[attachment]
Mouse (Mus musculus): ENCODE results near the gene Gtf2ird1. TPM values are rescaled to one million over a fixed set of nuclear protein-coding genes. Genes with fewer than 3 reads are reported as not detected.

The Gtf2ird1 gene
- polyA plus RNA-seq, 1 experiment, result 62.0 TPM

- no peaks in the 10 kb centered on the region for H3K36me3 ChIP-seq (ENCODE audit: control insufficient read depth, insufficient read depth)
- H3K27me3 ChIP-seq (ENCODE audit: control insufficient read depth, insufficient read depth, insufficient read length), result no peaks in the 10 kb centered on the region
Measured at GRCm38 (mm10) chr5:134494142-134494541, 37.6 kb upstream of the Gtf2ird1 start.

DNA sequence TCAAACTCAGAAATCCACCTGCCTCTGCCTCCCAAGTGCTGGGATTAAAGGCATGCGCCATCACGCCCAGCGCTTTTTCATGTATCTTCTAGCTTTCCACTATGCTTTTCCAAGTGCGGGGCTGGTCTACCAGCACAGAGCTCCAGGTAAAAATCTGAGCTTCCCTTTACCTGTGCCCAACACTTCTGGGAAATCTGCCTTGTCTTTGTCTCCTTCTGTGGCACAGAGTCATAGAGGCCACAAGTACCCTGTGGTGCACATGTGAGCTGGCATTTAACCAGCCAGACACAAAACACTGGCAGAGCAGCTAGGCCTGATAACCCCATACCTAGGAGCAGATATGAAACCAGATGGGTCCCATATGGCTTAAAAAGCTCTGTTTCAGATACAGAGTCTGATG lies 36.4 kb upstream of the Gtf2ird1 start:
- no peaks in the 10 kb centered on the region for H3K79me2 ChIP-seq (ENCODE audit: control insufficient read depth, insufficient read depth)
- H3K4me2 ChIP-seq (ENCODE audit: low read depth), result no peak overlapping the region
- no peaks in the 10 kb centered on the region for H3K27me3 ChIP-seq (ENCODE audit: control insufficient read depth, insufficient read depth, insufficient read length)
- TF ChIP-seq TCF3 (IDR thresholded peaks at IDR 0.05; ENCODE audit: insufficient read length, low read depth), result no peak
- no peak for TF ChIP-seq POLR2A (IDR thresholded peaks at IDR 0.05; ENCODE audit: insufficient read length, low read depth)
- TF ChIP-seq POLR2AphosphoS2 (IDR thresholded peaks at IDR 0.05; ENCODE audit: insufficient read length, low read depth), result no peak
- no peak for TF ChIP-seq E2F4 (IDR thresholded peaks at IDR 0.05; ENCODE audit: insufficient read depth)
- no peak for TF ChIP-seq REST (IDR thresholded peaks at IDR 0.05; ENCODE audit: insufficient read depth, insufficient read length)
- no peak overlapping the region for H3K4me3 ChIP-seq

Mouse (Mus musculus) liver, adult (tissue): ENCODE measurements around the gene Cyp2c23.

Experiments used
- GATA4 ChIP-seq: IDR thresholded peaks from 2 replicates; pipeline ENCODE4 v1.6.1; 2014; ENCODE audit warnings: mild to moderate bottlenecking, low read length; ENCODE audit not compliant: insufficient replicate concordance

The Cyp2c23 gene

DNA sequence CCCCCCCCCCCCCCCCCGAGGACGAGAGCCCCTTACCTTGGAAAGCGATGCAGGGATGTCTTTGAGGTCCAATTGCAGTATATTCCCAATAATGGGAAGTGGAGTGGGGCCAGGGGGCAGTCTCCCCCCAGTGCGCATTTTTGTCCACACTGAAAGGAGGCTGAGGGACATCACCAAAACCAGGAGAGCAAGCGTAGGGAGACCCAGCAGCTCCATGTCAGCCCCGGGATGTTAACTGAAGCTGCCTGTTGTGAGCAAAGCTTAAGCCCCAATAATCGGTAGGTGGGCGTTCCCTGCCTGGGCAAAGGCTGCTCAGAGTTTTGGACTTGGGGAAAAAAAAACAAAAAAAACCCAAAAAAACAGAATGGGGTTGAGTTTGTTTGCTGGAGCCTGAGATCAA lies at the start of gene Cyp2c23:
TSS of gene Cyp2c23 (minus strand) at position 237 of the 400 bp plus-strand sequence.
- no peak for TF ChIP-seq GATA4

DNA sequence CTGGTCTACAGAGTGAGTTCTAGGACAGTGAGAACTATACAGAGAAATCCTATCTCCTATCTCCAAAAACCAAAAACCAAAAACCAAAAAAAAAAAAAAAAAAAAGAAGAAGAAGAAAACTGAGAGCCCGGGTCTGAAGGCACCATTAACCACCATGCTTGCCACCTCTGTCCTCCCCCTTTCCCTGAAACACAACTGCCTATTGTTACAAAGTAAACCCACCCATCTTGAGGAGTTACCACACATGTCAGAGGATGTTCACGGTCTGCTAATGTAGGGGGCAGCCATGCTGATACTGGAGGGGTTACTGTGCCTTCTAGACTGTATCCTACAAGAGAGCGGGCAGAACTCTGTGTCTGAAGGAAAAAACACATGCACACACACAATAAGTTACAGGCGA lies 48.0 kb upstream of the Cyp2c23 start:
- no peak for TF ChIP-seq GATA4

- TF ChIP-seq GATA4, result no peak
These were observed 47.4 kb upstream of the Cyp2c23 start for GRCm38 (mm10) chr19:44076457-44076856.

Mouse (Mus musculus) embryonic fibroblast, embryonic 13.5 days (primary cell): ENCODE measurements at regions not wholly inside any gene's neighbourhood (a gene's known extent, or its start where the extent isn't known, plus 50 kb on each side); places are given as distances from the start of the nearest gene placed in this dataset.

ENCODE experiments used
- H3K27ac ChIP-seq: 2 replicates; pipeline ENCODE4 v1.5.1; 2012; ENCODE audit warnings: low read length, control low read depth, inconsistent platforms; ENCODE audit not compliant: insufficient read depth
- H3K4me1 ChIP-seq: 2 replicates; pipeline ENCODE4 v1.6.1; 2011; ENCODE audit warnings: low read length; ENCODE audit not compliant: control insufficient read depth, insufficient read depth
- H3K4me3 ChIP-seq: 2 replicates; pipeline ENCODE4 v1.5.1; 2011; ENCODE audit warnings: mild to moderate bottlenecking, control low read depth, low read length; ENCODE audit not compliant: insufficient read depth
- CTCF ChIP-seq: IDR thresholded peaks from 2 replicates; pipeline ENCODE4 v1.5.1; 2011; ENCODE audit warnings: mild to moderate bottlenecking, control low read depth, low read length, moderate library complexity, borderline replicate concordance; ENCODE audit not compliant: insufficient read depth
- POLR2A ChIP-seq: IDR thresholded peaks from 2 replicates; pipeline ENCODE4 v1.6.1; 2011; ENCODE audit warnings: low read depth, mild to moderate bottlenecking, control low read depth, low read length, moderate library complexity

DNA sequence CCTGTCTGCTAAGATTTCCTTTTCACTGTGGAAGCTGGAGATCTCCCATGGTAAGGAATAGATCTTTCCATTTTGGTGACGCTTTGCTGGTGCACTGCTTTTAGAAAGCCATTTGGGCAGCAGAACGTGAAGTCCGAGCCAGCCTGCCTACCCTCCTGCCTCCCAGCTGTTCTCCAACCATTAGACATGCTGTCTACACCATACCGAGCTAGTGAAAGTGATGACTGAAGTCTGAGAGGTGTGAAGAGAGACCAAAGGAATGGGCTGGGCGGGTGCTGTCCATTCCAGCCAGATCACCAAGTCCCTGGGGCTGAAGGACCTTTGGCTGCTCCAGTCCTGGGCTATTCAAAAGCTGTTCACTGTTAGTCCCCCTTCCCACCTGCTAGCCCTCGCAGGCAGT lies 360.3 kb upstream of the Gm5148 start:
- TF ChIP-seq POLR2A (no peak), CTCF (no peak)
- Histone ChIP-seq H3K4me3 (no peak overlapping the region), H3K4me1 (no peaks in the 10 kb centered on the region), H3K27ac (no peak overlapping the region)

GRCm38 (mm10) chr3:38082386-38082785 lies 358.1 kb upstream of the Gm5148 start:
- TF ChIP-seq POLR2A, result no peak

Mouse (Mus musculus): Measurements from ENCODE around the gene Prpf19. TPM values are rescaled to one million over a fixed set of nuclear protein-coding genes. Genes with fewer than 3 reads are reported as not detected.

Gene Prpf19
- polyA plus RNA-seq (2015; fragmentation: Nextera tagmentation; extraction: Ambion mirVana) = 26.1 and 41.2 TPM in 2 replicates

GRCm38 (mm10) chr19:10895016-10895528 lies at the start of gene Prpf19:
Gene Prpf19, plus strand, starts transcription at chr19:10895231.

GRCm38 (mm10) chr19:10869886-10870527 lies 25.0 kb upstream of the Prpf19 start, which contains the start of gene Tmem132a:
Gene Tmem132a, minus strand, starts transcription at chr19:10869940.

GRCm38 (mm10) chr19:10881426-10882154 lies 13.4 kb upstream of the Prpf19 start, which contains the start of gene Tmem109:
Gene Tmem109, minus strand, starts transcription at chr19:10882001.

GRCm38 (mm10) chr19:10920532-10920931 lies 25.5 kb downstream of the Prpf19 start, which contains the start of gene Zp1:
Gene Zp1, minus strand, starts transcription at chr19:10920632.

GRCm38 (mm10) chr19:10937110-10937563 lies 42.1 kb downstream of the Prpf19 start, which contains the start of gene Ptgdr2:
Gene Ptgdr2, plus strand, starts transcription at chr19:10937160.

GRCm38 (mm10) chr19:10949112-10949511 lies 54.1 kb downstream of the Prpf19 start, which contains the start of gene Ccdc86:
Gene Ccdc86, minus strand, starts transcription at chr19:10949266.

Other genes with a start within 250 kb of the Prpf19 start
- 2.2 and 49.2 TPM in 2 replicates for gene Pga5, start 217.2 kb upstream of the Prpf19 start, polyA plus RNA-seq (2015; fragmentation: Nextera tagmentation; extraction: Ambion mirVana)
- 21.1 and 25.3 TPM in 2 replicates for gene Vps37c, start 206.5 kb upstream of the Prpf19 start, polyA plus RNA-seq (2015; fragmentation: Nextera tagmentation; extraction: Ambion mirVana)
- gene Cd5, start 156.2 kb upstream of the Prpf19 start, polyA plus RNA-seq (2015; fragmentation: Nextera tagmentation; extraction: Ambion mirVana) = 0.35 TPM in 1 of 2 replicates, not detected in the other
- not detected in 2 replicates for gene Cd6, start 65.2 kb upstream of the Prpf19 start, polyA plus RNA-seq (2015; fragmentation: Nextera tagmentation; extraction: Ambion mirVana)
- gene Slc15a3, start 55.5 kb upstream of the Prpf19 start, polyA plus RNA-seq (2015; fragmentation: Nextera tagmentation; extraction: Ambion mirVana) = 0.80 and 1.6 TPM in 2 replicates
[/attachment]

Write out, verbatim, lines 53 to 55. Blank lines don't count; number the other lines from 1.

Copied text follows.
GRCm38 (mm10) chr19:10949112-10949511 lies 54.1 kb downstream of the Prpf19 start, which contains the start of gene Ccdc86:
Gene Ccdc86, minus strand, starts transcription at chr19:10949266.

Other genes with a start within 250 kb of the Prpf19 start